In less than two months, on August 3, 2021, a milestone will be reached for ag aviation. The 100th anniversary of the first aerial application of a crop protection product will have arrived.
According to the National Agricultural Aviation Association on their website dedicated to celebrating and bringing awareness to the anniversary (agaviation100.com), “August 3, 2021 marks the 100th anniversary of an experiment in Ohio when lead arsenate dust was spread over catalpa trees to kill sphinx moth larvae. Under the direction of the Ohio Department of Agriculture, Lt. John A. Macready, a U.S. Army pilot, made the first application by aircraft with a modified Curtiss JN-6 “Super Jenny.” The government then utilized aerial application in the Southern states. In 1922, Curtiss biplanes were used to dust cotton fields near Tallulah, Louisiana to control boll-weevils. In 1923, Huff-Daland Dusters, Inc.—the forerunner of Delta Airlines—did the first commercial dusting of crops with its own specially built aircraft.”
I’ve been involved with this great industry for almost 40% of its existence. That’s a very sobering statistic, for me at least. Over the course of the last 40 years, I have seen a tremendous advance in technology and safety. As education and awareness of human factors evolves, and better habits are embraced as the norm, then we (should) have a steady reduction in fatalities and incidents. As a whole, this holds true. There has been a drastic reduction in accidents and fatalities over the last 100 years. But, they are still occurring. And some are the result of not-so-good habits, yet some are out of our control all together. There will always be accidents in ag aviation. That’s not easy to hear, but it’s the honest truth. Things are sometimes simply out of our control. We do, however, have control over a portion of the accidents in ag aviation. Let’s take those out of the equation. As the season starts in the U.S. for a large majority of applicators, take an extra 10-15 seconds, don’t push and live.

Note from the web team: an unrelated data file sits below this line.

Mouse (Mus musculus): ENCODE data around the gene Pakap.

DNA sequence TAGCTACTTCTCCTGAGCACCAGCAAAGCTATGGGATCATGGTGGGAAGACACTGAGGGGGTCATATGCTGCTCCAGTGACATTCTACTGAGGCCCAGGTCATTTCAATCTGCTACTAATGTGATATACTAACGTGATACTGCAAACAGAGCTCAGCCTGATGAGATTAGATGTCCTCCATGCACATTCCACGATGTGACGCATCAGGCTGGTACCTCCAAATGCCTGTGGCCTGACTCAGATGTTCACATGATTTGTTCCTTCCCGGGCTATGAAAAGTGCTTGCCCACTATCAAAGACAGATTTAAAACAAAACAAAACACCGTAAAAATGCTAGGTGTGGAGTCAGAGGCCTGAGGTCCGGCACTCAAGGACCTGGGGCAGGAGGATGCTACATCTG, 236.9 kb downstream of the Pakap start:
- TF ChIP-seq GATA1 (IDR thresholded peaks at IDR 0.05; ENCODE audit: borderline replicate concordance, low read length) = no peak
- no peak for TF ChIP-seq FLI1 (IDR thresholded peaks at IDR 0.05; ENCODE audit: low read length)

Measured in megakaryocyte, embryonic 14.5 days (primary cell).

The celebration of the agricultural aviation centennial is kicking off as you read this. Events are planned for Oshkosh with live aerial application demonstrations and static displays. Press events and other media productions will all culminate with the Ag Aviation Expo in Savannah, Georgia the first of December. To help kick-off the event, AgAir Update will be hosting its fifth open-house and hangar party on Friday, December 3rd. We are changing things up a bit this year – food trucks and live music will be on site, and a newly paved ramp will keep all the airplanes on asphalt. Shuttles are provided to get you (and your vehicle if you drive) to the hotel. Yes, boiled peanuts will be provided. Watch your email for the event invite and more information. We hope to see you there and in Savannah!